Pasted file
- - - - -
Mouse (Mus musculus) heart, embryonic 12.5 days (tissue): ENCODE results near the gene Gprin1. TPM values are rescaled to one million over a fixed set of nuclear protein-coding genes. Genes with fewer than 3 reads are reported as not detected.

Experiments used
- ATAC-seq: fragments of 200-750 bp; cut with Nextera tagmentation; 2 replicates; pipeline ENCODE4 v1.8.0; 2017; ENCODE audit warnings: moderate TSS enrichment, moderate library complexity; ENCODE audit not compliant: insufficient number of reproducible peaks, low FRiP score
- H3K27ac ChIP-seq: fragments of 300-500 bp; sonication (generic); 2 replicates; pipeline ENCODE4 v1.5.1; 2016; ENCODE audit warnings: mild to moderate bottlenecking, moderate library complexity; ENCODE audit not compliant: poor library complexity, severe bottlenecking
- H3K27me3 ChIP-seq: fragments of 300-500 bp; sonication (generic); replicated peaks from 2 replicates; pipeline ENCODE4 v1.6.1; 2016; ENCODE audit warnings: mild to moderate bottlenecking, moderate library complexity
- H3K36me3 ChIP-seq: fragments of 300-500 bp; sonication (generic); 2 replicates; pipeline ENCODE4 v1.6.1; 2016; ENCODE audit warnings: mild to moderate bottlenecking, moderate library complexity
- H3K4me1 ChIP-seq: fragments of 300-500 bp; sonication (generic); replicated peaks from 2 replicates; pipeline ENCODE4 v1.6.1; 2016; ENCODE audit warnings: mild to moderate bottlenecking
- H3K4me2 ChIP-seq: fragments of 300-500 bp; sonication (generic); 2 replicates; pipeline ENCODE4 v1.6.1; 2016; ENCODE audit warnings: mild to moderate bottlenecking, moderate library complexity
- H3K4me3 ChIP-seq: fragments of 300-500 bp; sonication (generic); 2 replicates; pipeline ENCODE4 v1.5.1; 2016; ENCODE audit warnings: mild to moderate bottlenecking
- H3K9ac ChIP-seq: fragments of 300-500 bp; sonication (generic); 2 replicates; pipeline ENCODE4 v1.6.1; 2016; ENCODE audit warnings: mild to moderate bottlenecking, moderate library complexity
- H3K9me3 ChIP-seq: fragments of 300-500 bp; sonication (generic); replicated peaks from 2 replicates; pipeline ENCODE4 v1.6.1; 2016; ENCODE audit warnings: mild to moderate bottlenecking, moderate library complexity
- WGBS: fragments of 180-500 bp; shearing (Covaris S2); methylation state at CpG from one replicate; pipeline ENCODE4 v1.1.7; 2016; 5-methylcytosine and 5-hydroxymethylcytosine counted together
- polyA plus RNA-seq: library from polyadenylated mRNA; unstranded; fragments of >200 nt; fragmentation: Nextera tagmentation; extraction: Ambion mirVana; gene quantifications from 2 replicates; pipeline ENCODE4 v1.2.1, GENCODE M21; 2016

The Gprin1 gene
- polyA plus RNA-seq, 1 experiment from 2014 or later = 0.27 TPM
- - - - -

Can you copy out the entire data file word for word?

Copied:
Mouse (Mus musculus) heart, embryonic 12.5 days (tissue): ENCODE results near the gene Gprin1. TPM values are rescaled to one million over a fixed set of nuclear protein-coding genes. Genes with fewer than 3 reads are reported as not detected.

Experiments used
- ATAC-seq: fragments of 200-750 bp; cut with Nextera tagmentation; 2 replicates; pipeline ENCODE4 v1.8.0; 2017; ENCODE audit warnings: moderate TSS enrichment, moderate library complexity; ENCODE audit not compliant: insufficient number of reproducible peaks, low FRiP score
- H3K27ac ChIP-seq: fragments of 300-500 bp; sonication (generic); 2 replicates; pipeline ENCODE4 v1.5.1; 2016; ENCODE audit warnings: mild to moderate bottlenecking, moderate library complexity; ENCODE audit not compliant: poor library complexity, severe bottlenecking
- H3K27me3 ChIP-seq: fragments of 300-500 bp; sonication (generic); replicated peaks from 2 replicates; pipeline ENCODE4 v1.6.1; 2016; ENCODE audit warnings: mild to moderate bottlenecking, moderate library complexity
- H3K36me3 ChIP-seq: fragments of 300-500 bp; sonication (generic); 2 replicates; pipeline ENCODE4 v1.6.1; 2016; ENCODE audit warnings: mild to moderate bottlenecking, moderate library complexity
- H3K4me1 ChIP-seq: fragments of 300-500 bp; sonication (generic); replicated peaks from 2 replicates; pipeline ENCODE4 v1.6.1; 2016; ENCODE audit warnings: mild to moderate bottlenecking
- H3K4me2 ChIP-seq: fragments of 300-500 bp; sonication (generic); 2 replicates; pipeline ENCODE4 v1.6.1; 2016; ENCODE audit warnings: mild to moderate bottlenecking, moderate library complexity
- H3K4me3 ChIP-seq: fragments of 300-500 bp; sonication (generic); 2 replicates; pipeline ENCODE4 v1.5.1; 2016; ENCODE audit warnings: mild to moderate bottlenecking
- H3K9ac ChIP-seq: fragments of 300-500 bp; sonication (generic); 2 replicates; pipeline ENCODE4 v1.6.1; 2016; ENCODE audit warnings: mild to moderate bottlenecking, moderate library complexity
- H3K9me3 ChIP-seq: fragments of 300-500 bp; sonication (generic); replicated peaks from 2 replicates; pipeline ENCODE4 v1.6.1; 2016; ENCODE audit warnings: mild to moderate bottlenecking, moderate library complexity
- WGBS: fragments of 180-500 bp; shearing (Covaris S2); methylation state at CpG from one replicate; pipeline ENCODE4 v1.1.7; 2016; 5-methylcytosine and 5-hydroxymethylcytosine counted together
- polyA plus RNA-seq: library from polyadenylated mRNA; unstranded; fragments of >200 nt; fragmentation: Nextera tagmentation; extraction: Ambion mirVana; gene quantifications from 2 replicates; pipeline ENCODE4 v1.2.1, GENCODE M21; 2016

The Gprin1 gene
- polyA plus RNA-seq, 1 experiment from 2014 or later = 0.27 TPM